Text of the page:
Saturday, September 04, 2010

Another Bodega Gets a Makeover

The Franklyn Bergen Express Deli at Bergen and Franklin is the latest neighborhood market to undertake a major renovation, following in the footsteps of Nam's Green Market and the Franklin Mini Market. It's a somewhat unsurprising development, though I wonder about a a few things:

1) Bergen and Franklin is a few blocks north of the Franklin Avenue retail boom, which seems concentrated between Eastern Parkway and Park Place. Is this a harbinger of a northward push for retail redevelopment?

2) Laurel had a thoughtful post on Nostrand Park awhile back tackling the bodega gentrification issue, specifically the frustration longtime residents feel when a place goes from dingy to delightful seemingly to please newcomers. At the sneak peak of Gentrifying Brooklyn: The Buying, Selling, and Repackaging of Crown Heights (a film Laurel is co-directing with fellow NP blogger Abeni), a number of landlords made their case for gentrification/revitalization, arguing that by investing in local property, they felt they had earned the right to remake it in any way they saw fit. As for bodega owners, I wonder if they're also building owners. If they're not, perhaps their makeovers are driven less by a new clientèle and more by pressure from landlords to look a certain way. Unlike residents, commercial establishments aren't protected by rent control, and with so many look-alike markets up and down Franklin and Nostrand, I wouldn't be surprised if landlords are starting to lean on their tenants to shape up or ship out.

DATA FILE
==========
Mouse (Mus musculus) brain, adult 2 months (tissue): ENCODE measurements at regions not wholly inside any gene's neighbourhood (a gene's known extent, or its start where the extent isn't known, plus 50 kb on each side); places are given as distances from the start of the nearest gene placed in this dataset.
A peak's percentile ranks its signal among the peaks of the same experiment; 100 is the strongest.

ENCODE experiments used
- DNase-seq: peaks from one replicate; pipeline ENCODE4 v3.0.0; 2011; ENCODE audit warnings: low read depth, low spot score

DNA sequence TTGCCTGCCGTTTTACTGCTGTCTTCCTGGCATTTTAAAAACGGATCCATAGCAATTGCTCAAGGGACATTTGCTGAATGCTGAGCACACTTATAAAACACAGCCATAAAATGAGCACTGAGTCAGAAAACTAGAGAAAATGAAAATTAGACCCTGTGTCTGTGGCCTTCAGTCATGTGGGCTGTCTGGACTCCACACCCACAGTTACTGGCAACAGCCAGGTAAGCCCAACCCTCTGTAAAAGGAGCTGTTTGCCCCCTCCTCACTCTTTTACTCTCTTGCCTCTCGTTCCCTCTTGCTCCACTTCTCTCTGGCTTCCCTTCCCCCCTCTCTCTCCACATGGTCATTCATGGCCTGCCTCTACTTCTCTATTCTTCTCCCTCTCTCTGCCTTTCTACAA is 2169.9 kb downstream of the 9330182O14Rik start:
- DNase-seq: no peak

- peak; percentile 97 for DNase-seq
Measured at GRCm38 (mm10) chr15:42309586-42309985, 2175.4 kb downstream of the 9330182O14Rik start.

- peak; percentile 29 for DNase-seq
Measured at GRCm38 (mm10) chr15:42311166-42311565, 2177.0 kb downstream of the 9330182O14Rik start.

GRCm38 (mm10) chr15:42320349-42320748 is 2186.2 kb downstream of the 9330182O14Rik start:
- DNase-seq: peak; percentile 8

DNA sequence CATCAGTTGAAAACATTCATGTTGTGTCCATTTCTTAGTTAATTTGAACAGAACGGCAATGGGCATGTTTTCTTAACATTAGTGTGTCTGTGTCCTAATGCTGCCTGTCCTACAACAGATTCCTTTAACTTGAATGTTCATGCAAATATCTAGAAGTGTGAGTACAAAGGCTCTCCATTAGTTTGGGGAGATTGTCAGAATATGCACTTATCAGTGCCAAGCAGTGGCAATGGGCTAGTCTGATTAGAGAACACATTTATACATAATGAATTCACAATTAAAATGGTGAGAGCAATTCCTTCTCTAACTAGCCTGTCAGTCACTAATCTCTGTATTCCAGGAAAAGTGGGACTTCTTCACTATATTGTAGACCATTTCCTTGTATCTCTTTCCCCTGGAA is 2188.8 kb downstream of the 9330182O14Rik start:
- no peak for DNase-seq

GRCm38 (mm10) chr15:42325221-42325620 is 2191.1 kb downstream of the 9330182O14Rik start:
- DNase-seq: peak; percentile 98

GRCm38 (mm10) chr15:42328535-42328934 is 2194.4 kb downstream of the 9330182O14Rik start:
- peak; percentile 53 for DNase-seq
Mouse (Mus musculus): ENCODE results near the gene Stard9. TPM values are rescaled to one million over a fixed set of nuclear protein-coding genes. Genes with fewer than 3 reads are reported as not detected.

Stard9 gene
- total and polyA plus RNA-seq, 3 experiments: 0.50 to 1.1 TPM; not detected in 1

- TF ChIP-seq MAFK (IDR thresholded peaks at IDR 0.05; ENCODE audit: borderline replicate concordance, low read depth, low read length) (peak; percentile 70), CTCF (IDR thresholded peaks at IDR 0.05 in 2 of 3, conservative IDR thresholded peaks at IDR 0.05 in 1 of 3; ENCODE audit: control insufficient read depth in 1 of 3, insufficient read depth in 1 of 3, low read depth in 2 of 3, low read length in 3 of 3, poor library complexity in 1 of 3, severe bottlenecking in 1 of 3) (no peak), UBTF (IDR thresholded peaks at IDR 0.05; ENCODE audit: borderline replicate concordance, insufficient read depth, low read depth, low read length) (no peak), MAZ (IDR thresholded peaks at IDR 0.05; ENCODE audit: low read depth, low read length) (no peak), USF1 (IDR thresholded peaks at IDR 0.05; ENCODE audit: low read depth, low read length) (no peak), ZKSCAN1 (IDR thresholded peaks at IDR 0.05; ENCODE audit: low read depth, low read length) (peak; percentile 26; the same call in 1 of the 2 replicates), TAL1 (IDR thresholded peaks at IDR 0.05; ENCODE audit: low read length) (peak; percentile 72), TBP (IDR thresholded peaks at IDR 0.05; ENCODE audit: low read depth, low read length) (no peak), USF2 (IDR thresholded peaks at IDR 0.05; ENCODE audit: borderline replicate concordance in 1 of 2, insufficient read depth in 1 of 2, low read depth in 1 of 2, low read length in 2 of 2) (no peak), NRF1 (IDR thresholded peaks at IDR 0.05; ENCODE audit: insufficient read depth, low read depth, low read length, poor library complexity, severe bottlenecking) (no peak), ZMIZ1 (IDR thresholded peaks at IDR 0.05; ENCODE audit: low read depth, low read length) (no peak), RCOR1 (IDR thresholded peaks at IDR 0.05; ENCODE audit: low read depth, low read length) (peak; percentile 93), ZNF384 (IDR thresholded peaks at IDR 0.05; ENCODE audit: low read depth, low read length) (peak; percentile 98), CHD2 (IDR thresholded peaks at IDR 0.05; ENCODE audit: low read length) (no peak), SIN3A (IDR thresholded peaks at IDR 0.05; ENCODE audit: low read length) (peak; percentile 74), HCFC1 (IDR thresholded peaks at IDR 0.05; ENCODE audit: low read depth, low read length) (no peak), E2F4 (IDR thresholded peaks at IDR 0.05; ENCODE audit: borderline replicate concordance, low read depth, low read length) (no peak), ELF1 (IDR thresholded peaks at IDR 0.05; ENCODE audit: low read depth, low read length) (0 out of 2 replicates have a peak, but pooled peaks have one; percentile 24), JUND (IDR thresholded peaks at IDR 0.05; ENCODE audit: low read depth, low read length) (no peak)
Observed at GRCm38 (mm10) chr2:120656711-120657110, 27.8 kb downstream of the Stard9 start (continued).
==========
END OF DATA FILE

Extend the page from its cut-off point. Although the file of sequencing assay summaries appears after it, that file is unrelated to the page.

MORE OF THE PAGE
3. Finally, in that same post, Abeni and Laurel proposed a bodega boycott, of sorts - they make the case that local residents shouldn't patronize the dingy ones with shoddy service, and that by bringing their business to tidy, classy markets, we'll help drive other establishments to clean up their act. This leads me to our ILFA question of the weekend: are you loyal to a specific bodega? If so, why? I've found that the quality of service, much more than the quality of the products or general appearance of the store, keeps me coming back, as well as proximity. When it's done, the Franklyn Bergen Express Deli will be a block from me, but I think I'll still be going to the Dean Grocery Corp, despite its shabby interior, because a) it's so close to my apartment that I routinely go there in whatever I've slept in and b) the guys there know me by name, know what I'm looking for, and don't mind giving me a pack of peanuts for free if I realize I came by without my wallet. But who knows - maybe the new place will be too good to pass up.


  1. Don't simply skip the gross bodega's. Go in, tell them you'd shop there if they improved their store

    If you prefer, buy one of two items to show them you are a real customer, then them how much more you would have spent if they carried items of greater quality.

    ....if you have free time, let 'em know that sweeping the floors and washing the windows might also convey an atmosphere in which you be willing to buy something that wasn't safely packaged in a steel can.